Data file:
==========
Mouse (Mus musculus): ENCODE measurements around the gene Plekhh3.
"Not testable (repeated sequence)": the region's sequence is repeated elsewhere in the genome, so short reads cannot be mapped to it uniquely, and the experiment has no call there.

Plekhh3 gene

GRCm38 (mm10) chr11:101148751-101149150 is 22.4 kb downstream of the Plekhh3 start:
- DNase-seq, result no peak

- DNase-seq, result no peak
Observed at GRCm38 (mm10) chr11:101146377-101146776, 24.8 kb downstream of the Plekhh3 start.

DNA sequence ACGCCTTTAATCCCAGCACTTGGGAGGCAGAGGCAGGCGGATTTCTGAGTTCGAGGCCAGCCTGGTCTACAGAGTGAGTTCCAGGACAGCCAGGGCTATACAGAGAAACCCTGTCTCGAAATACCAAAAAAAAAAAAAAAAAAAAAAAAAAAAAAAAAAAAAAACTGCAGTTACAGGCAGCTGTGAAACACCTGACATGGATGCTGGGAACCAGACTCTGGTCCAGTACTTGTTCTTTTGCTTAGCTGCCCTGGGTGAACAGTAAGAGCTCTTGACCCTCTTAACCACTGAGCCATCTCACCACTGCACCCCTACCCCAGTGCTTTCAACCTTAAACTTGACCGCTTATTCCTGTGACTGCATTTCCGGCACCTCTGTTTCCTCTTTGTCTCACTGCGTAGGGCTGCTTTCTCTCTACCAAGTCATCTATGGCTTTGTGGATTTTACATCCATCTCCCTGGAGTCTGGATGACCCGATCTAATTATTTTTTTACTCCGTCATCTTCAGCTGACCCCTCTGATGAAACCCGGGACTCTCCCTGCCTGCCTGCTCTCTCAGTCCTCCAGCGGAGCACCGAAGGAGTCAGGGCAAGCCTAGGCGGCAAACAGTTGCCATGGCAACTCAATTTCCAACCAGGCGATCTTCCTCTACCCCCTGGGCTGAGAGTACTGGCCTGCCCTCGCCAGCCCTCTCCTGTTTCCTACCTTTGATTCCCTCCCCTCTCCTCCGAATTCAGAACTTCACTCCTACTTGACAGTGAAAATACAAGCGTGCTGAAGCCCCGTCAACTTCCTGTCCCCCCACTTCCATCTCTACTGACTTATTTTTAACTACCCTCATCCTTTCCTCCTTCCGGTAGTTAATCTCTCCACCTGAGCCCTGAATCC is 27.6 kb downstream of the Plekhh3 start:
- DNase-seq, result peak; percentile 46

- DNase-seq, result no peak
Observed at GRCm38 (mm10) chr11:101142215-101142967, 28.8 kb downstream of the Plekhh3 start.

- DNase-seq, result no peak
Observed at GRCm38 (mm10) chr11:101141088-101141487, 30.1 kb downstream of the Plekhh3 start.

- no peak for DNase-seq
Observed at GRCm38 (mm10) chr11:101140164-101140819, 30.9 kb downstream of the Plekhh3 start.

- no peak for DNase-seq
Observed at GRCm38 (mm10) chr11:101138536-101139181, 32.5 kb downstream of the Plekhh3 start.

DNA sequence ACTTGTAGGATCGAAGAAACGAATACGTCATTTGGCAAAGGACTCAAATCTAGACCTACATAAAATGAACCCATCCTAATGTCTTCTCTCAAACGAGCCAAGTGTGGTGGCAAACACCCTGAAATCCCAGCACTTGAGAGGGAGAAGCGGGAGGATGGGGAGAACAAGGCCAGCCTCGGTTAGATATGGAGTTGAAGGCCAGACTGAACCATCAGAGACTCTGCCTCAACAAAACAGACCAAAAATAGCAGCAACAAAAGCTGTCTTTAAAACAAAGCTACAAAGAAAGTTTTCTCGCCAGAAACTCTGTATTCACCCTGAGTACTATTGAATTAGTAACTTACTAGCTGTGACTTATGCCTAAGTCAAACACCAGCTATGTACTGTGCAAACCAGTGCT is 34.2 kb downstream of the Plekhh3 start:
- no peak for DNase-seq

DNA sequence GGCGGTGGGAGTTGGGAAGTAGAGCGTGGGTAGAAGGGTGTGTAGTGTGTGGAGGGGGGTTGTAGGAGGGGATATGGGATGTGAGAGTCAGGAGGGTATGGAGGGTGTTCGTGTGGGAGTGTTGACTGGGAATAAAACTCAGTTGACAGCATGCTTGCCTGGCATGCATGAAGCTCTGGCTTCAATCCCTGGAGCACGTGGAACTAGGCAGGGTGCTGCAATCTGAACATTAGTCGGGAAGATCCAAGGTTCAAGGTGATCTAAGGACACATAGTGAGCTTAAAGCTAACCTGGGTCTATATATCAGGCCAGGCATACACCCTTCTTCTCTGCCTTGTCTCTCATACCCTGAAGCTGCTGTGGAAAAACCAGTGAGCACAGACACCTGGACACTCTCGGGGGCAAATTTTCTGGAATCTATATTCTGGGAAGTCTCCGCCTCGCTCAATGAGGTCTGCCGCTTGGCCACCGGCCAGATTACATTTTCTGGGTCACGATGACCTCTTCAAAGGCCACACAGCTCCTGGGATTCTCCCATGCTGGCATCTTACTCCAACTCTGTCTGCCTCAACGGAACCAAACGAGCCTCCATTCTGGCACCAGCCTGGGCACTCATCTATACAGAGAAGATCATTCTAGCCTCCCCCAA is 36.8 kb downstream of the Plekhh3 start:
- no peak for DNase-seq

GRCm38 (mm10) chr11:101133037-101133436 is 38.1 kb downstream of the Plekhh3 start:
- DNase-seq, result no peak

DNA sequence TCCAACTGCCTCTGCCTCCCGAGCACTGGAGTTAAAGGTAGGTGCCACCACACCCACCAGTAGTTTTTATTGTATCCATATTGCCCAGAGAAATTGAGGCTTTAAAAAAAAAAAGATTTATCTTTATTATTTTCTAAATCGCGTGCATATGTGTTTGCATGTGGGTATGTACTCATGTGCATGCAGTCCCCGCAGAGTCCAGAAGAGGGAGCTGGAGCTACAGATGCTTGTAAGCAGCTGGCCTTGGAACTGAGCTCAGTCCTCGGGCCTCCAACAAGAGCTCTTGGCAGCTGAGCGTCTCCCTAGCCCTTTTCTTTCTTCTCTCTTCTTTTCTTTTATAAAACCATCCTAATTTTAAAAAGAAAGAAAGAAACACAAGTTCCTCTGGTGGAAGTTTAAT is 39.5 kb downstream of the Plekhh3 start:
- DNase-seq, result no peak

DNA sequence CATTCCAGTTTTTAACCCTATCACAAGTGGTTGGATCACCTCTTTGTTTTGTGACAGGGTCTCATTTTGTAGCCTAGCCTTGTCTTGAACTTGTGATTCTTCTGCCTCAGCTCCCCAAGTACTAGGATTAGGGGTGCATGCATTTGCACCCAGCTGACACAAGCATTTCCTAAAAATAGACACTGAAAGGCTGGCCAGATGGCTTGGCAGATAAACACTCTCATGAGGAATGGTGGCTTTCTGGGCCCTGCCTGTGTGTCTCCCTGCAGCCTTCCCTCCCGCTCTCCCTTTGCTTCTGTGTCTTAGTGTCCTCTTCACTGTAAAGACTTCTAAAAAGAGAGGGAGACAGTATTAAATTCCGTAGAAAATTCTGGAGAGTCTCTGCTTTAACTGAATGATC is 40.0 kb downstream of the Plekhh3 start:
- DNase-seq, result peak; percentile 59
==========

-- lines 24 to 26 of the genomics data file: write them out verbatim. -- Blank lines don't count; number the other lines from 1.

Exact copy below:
DNA sequence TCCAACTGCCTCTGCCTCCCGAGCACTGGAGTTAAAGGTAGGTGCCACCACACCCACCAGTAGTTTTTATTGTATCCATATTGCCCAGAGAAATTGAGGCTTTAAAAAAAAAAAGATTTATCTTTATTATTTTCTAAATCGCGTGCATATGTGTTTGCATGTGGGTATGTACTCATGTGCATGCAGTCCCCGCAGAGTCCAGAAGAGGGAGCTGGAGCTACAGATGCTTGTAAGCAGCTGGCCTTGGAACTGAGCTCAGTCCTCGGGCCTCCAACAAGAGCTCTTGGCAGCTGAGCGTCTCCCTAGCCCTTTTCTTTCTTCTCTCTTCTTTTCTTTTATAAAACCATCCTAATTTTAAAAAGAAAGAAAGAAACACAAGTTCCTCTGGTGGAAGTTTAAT is 39.5 kb downstream of the Plekhh3 start:
- DNase-seq, result no peak

DNA sequence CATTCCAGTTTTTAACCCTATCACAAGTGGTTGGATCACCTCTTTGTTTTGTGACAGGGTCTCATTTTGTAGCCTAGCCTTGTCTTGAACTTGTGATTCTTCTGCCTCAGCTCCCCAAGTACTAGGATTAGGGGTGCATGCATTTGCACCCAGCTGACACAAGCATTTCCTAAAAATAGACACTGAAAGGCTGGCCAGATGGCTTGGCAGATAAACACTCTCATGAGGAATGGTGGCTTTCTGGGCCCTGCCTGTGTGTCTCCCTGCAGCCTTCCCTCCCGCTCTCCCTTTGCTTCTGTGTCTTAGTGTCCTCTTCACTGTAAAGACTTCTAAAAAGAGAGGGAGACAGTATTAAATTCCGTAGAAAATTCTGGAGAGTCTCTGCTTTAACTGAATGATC is 40.0 kb downstream of the Plekhh3 start: